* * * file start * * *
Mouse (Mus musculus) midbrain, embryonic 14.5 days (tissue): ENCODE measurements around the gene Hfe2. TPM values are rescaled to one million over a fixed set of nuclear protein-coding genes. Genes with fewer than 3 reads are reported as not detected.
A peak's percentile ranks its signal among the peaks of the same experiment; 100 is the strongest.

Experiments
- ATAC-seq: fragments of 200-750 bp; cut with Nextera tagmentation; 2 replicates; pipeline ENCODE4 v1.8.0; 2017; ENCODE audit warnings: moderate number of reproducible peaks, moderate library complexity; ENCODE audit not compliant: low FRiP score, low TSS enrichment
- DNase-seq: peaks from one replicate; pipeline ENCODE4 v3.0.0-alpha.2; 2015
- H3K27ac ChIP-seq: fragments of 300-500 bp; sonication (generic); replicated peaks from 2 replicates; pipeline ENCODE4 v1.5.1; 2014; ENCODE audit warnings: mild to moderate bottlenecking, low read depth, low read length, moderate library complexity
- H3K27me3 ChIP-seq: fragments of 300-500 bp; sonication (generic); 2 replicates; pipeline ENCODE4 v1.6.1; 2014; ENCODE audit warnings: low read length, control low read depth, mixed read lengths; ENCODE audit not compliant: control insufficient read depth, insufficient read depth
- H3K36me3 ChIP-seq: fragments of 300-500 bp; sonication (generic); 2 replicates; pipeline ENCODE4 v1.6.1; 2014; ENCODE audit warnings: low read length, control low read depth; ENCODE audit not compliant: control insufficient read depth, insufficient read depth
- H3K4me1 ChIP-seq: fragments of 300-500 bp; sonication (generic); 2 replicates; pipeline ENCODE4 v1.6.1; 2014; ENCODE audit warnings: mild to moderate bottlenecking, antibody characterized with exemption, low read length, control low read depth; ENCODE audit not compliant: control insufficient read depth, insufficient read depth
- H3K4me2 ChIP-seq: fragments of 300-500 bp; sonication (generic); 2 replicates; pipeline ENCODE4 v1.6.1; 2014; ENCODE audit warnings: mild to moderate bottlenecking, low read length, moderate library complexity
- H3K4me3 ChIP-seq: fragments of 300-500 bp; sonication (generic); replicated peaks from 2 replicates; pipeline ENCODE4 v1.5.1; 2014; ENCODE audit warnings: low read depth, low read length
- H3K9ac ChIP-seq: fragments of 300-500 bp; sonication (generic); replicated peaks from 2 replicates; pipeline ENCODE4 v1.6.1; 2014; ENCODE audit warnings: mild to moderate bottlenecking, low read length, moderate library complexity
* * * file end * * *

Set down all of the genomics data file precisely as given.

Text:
Mouse (Mus musculus) midbrain, embryonic 14.5 days (tissue): ENCODE measurements around the gene Hfe2. TPM values are rescaled to one million over a fixed set of nuclear protein-coding genes. Genes with fewer than 3 reads are reported as not detected.
A peak's percentile ranks its signal among the peaks of the same experiment; 100 is the strongest.

Experiments
- ATAC-seq: fragments of 200-750 bp; cut with Nextera tagmentation; 2 replicates; pipeline ENCODE4 v1.8.0; 2017; ENCODE audit warnings: moderate number of reproducible peaks, moderate library complexity; ENCODE audit not compliant: low FRiP score, low TSS enrichment
- DNase-seq: peaks from one replicate; pipeline ENCODE4 v3.0.0-alpha.2; 2015
- H3K27ac ChIP-seq: fragments of 300-500 bp; sonication (generic); replicated peaks from 2 replicates; pipeline ENCODE4 v1.5.1; 2014; ENCODE audit warnings: mild to moderate bottlenecking, low read depth, low read length, moderate library complexity
- H3K27me3 ChIP-seq: fragments of 300-500 bp; sonication (generic); 2 replicates; pipeline ENCODE4 v1.6.1; 2014; ENCODE audit warnings: low read length, control low read depth, mixed read lengths; ENCODE audit not compliant: control insufficient read depth, insufficient read depth
- H3K36me3 ChIP-seq: fragments of 300-500 bp; sonication (generic); 2 replicates; pipeline ENCODE4 v1.6.1; 2014; ENCODE audit warnings: low read length, control low read depth; ENCODE audit not compliant: control insufficient read depth, insufficient read depth
- H3K4me1 ChIP-seq: fragments of 300-500 bp; sonication (generic); 2 replicates; pipeline ENCODE4 v1.6.1; 2014; ENCODE audit warnings: mild to moderate bottlenecking, antibody characterized with exemption, low read length, control low read depth; ENCODE audit not compliant: control insufficient read depth, insufficient read depth
- H3K4me2 ChIP-seq: fragments of 300-500 bp; sonication (generic); 2 replicates; pipeline ENCODE4 v1.6.1; 2014; ENCODE audit warnings: mild to moderate bottlenecking, low read length, moderate library complexity
- H3K4me3 ChIP-seq: fragments of 300-500 bp; sonication (generic); replicated peaks from 2 replicates; pipeline ENCODE4 v1.5.1; 2014; ENCODE audit warnings: low read depth, low read length
- H3K9ac ChIP-seq: fragments of 300-500 bp; sonication (generic); replicated peaks from 2 replicates; pipeline ENCODE4 v1.6.1; 2014; ENCODE audit warnings: mild to moderate bottlenecking, low read length, moderate library complexity